Omega-3 fatty acids for cardioprotection

Lee, John H., O'Keefe, James H., Lavie, Carl J., Marchioli, Roberto and Harris, William S. (2008) Omega-3 fatty acids for cardioprotection. Mayo Clinic Proceedings, 83 3: 324-332. doi:10.4065/83.3.324

Author Lee, John H.
O'Keefe, James H.
Lavie, Carl J.
Marchioli, Roberto
Harris, William S.
Title Omega-3 fatty acids for cardioprotection
Journal name Mayo Clinic Proceedings   Check publisher's open access policy
ISSN 0025-6196
Publication date 2008-03
Sub-type Critical review of research, literature review, critical commentary
DOI 10.4065/83.3.324
Volume 83
Issue 3
Start page 324
End page 332
Total pages 9
Place of publication New York, United States
Publisher Elsevier
Language eng
Abstract The most compelling evidence for the cardiovascular benefit provided by omega-3 fatty acids comes from 3 large controlled trials of 32,000 participants randomized to receive omega-3 fatty acid supplements containing docosahexaenoic acid (DHA) and eicosapentaenoic acid (EPA) or to act as controls. These trials showed reductions in cardiovascular events of 19% to 45%. These findings suggest that intake of omega-3 fatty acids, whether from dietary sources or fish oil supplements, should be increased, especially in those with or at risk for coronary artery disease. Patients should consume both DHA and EPA. The target DHA and EPA consumption levels are about 1 g/d for those with known coronary artery disease and at least 500 mg/d for those without disease. Patients with hypertriglyceridemia benefit from treatment with 3 to 4 g/d of DHA and EPA, a dosage that lowers triglyceride levels by 20% to 50%. Although 2 meals of oily fish per week can provide 400 to 500 mg/d of DHA and EPA, secondary prevention patients and those with hypertriglyceridemia must use fish oil supplements if they are to reach 1 g/d and 3 to 4 g/d of DHA and EPA, respectively. Combination therapy with omega-3 fatty acids and a statin is a safe and effective way to improve lipid levels and cardiovascular prognosis beyond the benefits provided by statin therapy alone. Blood DHA and EPA levels could one day be used to identify patients with deficient levels and to individualize therapeutic recommendations.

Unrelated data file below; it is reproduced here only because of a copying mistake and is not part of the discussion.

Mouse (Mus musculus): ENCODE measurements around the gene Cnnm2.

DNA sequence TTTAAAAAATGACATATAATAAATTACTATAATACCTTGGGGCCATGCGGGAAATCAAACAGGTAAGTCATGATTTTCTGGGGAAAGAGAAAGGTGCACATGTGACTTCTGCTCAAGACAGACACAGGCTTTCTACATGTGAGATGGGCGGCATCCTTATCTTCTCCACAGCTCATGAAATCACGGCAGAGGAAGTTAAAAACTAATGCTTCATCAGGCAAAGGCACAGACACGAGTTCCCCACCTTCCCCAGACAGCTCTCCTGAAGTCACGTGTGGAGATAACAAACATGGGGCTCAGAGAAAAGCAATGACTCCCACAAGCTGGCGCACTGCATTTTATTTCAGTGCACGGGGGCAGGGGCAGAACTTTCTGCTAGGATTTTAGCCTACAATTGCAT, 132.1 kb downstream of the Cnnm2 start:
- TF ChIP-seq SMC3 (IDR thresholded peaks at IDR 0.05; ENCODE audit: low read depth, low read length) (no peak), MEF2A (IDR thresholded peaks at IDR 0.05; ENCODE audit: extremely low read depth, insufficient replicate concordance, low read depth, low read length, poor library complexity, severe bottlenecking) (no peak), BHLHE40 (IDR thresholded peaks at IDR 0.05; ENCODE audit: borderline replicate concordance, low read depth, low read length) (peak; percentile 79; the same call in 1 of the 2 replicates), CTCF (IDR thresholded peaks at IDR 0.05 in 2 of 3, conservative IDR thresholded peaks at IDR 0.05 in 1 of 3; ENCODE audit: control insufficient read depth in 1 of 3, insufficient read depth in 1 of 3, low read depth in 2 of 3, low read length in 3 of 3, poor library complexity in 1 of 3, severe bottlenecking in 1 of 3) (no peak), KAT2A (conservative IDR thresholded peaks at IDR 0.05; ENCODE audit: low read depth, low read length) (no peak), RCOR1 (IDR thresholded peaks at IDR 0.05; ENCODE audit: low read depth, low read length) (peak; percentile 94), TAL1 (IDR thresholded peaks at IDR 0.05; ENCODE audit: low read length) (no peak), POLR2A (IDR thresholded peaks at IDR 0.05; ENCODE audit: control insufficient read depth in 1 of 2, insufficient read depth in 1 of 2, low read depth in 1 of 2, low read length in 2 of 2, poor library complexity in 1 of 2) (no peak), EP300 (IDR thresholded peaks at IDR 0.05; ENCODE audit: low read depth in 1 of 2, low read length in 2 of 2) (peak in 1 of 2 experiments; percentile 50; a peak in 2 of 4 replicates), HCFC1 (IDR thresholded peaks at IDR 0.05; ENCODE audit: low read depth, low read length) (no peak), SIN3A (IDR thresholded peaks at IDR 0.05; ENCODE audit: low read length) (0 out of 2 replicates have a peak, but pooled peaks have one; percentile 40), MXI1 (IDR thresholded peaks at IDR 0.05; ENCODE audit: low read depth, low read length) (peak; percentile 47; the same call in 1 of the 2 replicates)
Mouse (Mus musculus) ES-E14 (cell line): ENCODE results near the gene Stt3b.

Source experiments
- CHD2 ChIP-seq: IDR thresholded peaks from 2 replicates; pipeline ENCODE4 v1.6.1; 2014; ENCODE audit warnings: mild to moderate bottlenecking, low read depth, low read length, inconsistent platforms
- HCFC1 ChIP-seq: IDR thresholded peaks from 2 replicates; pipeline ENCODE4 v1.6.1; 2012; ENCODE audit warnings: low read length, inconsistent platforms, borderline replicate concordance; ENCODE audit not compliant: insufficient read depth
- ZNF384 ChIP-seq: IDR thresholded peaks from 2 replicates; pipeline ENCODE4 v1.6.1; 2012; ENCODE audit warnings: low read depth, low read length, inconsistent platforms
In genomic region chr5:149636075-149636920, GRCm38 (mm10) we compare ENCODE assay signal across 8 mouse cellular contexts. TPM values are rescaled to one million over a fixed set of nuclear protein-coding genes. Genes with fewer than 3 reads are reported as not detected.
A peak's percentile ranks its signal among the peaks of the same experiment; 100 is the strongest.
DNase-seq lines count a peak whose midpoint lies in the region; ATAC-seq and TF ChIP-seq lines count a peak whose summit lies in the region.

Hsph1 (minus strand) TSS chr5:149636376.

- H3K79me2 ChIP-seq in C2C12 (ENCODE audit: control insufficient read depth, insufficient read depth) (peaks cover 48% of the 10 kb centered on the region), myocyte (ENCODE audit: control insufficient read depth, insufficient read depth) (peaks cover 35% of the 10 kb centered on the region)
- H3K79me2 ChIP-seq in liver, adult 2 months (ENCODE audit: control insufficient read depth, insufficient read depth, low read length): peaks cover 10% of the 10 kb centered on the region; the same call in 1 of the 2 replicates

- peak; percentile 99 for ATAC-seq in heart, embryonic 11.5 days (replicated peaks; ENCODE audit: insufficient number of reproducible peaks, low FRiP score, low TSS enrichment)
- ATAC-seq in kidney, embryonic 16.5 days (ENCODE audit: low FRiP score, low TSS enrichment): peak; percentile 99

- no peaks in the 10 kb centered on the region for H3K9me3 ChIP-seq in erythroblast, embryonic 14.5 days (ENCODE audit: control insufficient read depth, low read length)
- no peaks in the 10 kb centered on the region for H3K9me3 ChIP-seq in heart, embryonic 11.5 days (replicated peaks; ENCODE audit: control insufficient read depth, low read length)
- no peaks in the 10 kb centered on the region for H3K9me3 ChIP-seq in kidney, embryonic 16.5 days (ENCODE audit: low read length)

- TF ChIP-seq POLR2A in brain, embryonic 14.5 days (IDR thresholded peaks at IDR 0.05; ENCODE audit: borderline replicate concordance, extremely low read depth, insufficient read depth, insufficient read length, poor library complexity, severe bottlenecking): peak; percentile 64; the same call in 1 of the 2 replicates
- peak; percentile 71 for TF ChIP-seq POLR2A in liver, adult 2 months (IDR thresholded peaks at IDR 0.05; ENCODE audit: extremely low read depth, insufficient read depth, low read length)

Q-Index Code C1
Q-Index Status Provisional Code
Institutional Status Non-UQ

Document type: Journal Article
Sub-type: Critical review of research, literature review, critical commentary
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Created: Mon, 14 Mar 2011, 09:33:09 EST